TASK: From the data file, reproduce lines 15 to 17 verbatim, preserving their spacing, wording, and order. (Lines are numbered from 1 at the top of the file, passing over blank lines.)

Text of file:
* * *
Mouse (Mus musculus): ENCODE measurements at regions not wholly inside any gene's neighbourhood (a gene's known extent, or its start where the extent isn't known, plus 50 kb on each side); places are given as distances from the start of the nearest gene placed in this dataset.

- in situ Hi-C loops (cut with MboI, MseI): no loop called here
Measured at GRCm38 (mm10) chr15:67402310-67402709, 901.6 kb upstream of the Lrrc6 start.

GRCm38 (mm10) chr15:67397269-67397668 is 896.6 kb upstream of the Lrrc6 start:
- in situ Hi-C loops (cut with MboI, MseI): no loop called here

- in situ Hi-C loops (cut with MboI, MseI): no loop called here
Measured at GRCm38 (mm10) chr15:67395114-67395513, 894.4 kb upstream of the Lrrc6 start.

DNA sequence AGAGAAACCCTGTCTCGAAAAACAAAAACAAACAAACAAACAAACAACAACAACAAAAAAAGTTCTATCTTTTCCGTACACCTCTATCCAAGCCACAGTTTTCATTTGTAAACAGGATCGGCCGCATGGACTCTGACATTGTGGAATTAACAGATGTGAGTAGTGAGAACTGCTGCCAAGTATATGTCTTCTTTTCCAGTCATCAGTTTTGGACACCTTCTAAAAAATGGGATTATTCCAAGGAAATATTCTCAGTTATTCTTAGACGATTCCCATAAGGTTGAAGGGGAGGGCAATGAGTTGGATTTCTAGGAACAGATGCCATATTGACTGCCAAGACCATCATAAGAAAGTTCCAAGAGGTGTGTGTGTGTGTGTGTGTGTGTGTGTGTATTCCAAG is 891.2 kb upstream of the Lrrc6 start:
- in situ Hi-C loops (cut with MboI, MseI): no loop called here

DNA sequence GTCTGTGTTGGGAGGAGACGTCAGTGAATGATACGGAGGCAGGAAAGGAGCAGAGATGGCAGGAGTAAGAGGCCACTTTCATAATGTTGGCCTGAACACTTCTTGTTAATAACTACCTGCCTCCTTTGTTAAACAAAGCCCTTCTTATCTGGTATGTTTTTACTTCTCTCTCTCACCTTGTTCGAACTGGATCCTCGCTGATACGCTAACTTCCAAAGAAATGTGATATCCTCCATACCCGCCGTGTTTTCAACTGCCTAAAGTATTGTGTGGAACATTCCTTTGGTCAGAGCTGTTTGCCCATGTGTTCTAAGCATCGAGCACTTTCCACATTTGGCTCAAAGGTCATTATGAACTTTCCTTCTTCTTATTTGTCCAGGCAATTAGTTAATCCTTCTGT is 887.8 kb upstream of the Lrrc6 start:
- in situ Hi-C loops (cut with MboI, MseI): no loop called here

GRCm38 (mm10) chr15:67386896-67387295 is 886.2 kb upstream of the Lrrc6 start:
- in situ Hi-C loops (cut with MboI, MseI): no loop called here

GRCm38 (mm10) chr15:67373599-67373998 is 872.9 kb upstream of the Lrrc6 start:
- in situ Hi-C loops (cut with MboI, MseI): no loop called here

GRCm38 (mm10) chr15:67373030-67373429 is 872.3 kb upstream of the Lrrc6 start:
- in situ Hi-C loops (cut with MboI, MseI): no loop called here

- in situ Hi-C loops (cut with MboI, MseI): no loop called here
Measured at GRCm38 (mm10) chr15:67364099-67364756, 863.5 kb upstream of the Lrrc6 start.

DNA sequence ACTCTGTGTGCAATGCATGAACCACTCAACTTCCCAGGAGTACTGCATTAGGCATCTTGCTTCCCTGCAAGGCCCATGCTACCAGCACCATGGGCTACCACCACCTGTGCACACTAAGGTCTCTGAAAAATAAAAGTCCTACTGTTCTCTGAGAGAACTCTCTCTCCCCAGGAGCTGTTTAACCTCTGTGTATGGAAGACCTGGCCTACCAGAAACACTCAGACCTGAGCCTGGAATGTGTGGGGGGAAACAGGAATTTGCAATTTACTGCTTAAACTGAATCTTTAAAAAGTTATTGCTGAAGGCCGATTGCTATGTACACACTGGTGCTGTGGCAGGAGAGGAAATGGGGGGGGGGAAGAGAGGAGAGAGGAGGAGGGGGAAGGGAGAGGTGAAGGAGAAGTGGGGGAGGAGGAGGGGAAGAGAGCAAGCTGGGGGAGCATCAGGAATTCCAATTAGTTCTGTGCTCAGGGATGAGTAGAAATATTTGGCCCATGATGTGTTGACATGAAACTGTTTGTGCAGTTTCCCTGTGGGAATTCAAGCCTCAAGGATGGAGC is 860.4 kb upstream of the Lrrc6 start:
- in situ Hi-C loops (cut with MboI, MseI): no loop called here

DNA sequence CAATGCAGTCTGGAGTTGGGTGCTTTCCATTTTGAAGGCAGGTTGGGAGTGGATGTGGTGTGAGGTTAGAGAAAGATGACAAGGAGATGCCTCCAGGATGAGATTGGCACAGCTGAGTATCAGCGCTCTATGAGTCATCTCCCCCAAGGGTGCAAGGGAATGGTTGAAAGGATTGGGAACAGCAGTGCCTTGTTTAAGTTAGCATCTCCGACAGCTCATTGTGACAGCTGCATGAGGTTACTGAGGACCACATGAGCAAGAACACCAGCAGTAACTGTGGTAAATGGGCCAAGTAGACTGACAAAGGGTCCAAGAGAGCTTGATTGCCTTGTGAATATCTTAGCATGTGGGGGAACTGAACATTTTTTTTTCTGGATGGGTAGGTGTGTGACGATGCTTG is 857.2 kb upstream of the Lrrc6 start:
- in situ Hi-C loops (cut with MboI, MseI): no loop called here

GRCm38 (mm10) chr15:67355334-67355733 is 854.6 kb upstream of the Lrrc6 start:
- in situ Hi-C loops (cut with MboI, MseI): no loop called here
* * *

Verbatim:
- in situ Hi-C loops (cut with MboI, MseI): no loop called here

GRCm38 (mm10) chr15:67373030-67373429 is 872.3 kb upstream of the Lrrc6 start:
- in situ Hi-C loops (cut with MboI, MseI): no loop called here